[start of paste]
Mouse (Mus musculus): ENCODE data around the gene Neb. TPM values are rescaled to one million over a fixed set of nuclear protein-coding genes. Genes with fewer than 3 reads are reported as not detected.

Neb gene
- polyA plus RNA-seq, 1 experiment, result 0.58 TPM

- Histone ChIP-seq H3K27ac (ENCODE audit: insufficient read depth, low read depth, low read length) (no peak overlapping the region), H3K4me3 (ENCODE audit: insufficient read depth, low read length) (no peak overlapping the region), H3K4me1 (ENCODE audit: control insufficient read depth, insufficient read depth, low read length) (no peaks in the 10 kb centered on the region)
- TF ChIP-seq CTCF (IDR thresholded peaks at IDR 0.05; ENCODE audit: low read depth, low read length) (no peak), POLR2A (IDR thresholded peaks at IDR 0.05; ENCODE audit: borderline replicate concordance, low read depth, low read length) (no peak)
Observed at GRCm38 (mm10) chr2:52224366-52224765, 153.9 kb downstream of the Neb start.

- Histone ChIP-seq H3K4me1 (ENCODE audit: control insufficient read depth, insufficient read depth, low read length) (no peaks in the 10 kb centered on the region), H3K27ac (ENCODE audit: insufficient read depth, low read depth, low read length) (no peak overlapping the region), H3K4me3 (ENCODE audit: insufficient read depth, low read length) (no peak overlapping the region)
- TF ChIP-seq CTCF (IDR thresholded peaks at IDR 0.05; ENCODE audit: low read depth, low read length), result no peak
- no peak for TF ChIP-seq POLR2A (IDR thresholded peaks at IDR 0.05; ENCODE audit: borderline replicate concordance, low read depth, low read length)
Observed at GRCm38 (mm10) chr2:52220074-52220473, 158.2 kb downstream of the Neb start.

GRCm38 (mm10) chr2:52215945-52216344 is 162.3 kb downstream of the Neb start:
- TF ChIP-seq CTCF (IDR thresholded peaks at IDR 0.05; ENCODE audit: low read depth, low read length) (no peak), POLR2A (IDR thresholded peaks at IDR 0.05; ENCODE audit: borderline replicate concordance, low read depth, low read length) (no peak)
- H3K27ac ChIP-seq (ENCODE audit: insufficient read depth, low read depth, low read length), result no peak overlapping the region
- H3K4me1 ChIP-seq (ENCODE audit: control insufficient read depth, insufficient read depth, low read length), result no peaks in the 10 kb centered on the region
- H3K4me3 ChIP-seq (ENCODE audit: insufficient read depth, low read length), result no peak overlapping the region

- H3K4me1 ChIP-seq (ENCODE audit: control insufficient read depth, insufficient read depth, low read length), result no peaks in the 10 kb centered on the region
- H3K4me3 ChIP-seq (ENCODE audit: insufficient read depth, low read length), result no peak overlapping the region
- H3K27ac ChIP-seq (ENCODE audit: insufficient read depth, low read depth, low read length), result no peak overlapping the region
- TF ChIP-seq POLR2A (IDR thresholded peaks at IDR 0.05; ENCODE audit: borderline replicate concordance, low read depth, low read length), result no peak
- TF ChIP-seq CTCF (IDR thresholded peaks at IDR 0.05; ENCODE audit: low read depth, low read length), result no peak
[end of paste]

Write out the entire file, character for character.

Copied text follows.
Mouse (Mus musculus): ENCODE data around the gene Neb. TPM values are rescaled to one million over a fixed set of nuclear protein-coding genes. Genes with fewer than 3 reads are reported as not detected.

Neb gene
- polyA plus RNA-seq, 1 experiment, result 0.58 TPM

- Histone ChIP-seq H3K27ac (ENCODE audit: insufficient read depth, low read depth, low read length) (no peak overlapping the region), H3K4me3 (ENCODE audit: insufficient read depth, low read length) (no peak overlapping the region), H3K4me1 (ENCODE audit: control insufficient read depth, insufficient read depth, low read length) (no peaks in the 10 kb centered on the region)
- TF ChIP-seq CTCF (IDR thresholded peaks at IDR 0.05; ENCODE audit: low read depth, low read length) (no peak), POLR2A (IDR thresholded peaks at IDR 0.05; ENCODE audit: borderline replicate concordance, low read depth, low read length) (no peak)
Observed at GRCm38 (mm10) chr2:52224366-52224765, 153.9 kb downstream of the Neb start.

- Histone ChIP-seq H3K4me1 (ENCODE audit: control insufficient read depth, insufficient read depth, low read length) (no peaks in the 10 kb centered on the region), H3K27ac (ENCODE audit: insufficient read depth, low read depth, low read length) (no peak overlapping the region), H3K4me3 (ENCODE audit: insufficient read depth, low read length) (no peak overlapping the region)
- TF ChIP-seq CTCF (IDR thresholded peaks at IDR 0.05; ENCODE audit: low read depth, low read length), result no peak
- no peak for TF ChIP-seq POLR2A (IDR thresholded peaks at IDR 0.05; ENCODE audit: borderline replicate concordance, low read depth, low read length)
Observed at GRCm38 (mm10) chr2:52220074-52220473, 158.2 kb downstream of the Neb start.

GRCm38 (mm10) chr2:52215945-52216344 is 162.3 kb downstream of the Neb start:
- TF ChIP-seq CTCF (IDR thresholded peaks at IDR 0.05; ENCODE audit: low read depth, low read length) (no peak), POLR2A (IDR thresholded peaks at IDR 0.05; ENCODE audit: borderline replicate concordance, low read depth, low read length) (no peak)
- H3K27ac ChIP-seq (ENCODE audit: insufficient read depth, low read depth, low read length), result no peak overlapping the region
- H3K4me1 ChIP-seq (ENCODE audit: control insufficient read depth, insufficient read depth, low read length), result no peaks in the 10 kb centered on the region
- H3K4me3 ChIP-seq (ENCODE audit: insufficient read depth, low read length), result no peak overlapping the region

- H3K4me1 ChIP-seq (ENCODE audit: control insufficient read depth, insufficient read depth, low read length), result no peaks in the 10 kb centered on the region
- H3K4me3 ChIP-seq (ENCODE audit: insufficient read depth, low read length), result no peak overlapping the region
- H3K27ac ChIP-seq (ENCODE audit: insufficient read depth, low read depth, low read length), result no peak overlapping the region
- TF ChIP-seq POLR2A (IDR thresholded peaks at IDR 0.05; ENCODE audit: borderline replicate concordance, low read depth, low read length), result no peak
- TF ChIP-seq CTCF (IDR thresholded peaks at IDR 0.05; ENCODE audit: low read depth, low read length), result no peak